From a blog I wrote early on in my reading of this book (I'll be writing more about the rest later on):
"Climbed to the Highest Point on the Tree and t...moreFrom a blog I wrote early on in my reading of this book (I'll be writing more about the rest later on):
"Climbed to the Highest Point on the Tree and the Empathy Therein"
I'm reading a book right now that's quite impressive called Primates & Philosophers by the primatologist Frans de Waal which is mostly about the evolution of morality. The book is finished with a series of exchanges between philosophers (like Peter Singer for instance) so basically like a conversation in essay form about the subject of evolutionary ethics among other things. De Waal critiques what he calls "Veneer Theory" which posits that human morality exists as a thin layer on top of our amoral core. According to de Waal, and I agree, this model just doesn't add up when we look to the empirical evidence provided by evolution and the rich sources of information we currently have on animal behavior studies. Anyway, I suggest that people check it out. It argues very well for the idea that nature and culture, human nature and moral reasoning are not at odds but rather are so intertwined that the Veneer Theory (culture as a layer on top of biology) just breaks down and falls apart. It's really interesting and has some great descriptions of non-human primate behavior and non-primates (such as dolphins with their relevant presence of higher levels of cognition). One very moving and interesting story is an account of a bonobo attempting to care for an injured bird and help it fly again:
"Here is another story about Bonobo empathy: Betty Walsh, an animal caretaker, observed the following incident involving a 7 year old female Bonobo named Kuni at Twycross Zoo in England. One day, Kuni captured a starling. Out of fear that she might hurt the bird, the keeper urged Kuni to let it go. Kuni took the bird and gently set it on its feet, right side up. When it didn't move, Kuni tossed it in the air. However, it returned to sitting on the earth, probably because it was too stunned or terrified to fly. Kuni then picked it up, climbed to the highest point on the highest tree, wrapped her legs around the trunk so that she had both hands free and carefully unfolded the bird's wings and spread them wide open on her palm and then threw the bird into the air as hard as she could. Unfortunately, it was still too stunned to make it over the barrier, so it sat on the edge of the moat where Kuni guarded it for a long time from the juveniles until it finally flew away."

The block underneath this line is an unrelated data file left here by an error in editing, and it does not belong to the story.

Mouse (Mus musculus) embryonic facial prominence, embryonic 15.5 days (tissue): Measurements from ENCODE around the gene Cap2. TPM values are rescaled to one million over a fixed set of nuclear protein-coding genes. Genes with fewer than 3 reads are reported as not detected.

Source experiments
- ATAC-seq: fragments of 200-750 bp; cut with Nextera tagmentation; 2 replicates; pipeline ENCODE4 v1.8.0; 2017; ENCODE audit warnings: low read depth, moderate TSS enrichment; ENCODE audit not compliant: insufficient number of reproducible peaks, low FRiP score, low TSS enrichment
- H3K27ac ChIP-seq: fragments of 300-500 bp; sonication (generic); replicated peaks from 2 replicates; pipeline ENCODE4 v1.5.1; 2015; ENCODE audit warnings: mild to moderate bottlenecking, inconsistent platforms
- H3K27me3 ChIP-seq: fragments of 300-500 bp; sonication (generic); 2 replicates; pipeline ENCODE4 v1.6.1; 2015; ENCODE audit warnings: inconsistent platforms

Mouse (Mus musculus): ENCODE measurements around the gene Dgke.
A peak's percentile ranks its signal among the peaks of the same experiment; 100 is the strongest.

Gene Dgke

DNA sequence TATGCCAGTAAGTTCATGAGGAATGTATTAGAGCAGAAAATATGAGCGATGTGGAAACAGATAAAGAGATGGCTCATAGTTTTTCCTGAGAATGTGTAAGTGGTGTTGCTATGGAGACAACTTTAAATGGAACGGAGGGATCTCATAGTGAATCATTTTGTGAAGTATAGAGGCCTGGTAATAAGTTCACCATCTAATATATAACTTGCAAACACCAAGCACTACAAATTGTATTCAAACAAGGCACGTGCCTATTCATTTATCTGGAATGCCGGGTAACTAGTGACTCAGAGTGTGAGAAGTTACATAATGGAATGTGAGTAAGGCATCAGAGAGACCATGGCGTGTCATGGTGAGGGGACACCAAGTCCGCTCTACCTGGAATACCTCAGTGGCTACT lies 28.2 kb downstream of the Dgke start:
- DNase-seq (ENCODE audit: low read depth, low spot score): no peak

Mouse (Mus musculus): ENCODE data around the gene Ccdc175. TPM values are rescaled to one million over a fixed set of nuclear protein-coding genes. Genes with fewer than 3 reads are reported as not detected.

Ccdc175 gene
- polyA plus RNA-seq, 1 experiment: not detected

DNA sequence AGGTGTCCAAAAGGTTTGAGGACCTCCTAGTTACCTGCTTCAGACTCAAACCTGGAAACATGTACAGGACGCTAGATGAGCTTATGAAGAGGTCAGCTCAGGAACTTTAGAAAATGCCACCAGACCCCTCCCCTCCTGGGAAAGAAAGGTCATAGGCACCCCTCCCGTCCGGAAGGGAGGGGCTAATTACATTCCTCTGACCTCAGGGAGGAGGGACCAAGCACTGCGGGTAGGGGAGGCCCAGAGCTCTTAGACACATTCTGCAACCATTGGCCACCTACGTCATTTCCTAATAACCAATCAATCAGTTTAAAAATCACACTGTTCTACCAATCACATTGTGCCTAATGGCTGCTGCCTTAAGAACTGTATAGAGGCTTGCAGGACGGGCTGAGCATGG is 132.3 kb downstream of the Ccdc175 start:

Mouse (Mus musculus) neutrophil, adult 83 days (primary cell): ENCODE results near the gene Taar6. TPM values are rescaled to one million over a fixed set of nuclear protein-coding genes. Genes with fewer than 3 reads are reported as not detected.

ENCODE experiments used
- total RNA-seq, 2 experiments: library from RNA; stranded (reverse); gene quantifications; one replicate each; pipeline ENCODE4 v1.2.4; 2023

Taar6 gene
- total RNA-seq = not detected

Here Nietzsche returns to the form of the essay after several complete works largely composed aphoristically. The second essay in the polemic On the G...moreHere Nietzsche returns to the form of the essay after several complete works largely composed aphoristically. The second essay in the polemic On the Geneology of Morals is excellent and my personal favorite of the three essays that comprise this work. He discusses the historical tossings and turnings that have led to weird inversions of moral standards throughout the ages. The ways in which many eggs are often broken to make various omelettes and how the omelettes often turn out much differently than intended. Social psychology at its most fearless and polemicized.
Ecce Homo (tr. "Behold the man!" in reference to Pontius Pilate's presentation of Jesus to the blood thirsty crowd) is interesting as well. Nietzsche gives several short "reviews" of each of his own books written up until that time, some are a bit forgettable, some a bit more interesting. For a good example of official self-critique see his essay ("Attempt at Self-Criticism") about his first book The Birth of Tragedy which can be found in the intro to some copies of the same book.
The rest of this Beholding of the Man consists of four short chapters entitled "Why I Am So Wise", "Why I Am So Clever", "Why I Write Such Good Books", and "Why I Am a Destiny". These are probably best read as something written on the brink of insanity and steeped in deliberate irony and sarcasm--but not completely. I'll just admit that I had a hard time taking much of it all that seriously. For several pages Nietzsche goes on about his ideas concerning nutrition. He also equates drinking alcohol with subscribing to Christianity. It's a bit of a laugh riot from some angles but one that includes a series of doubtful and perplexed moments about from where or why the laughter comes.(less)
An enjoyable read. I remember finding the essay on Nietzsche's relation to Buddhism to stand out a bit as well. This is a great series that Cambridge...moreAn enjoyable read. I remember finding the essay on Nietzsche's relation to Buddhism to stand out a bit as well. This is a great series that Cambridge has been publishing and I intend to read several others namely on Spinoza, Bacon, Hume and Wittgenstein. (less)
Another book I read for a Social & Political Activism course, which is rife with glaring injustices to boil the blood and get one's wheels turning...moreAnother book I read for a Social & Political Activism course, which is rife with glaring injustices to boil the blood and get one's wheels turning about complex issues of ethics, social order, etc.(less)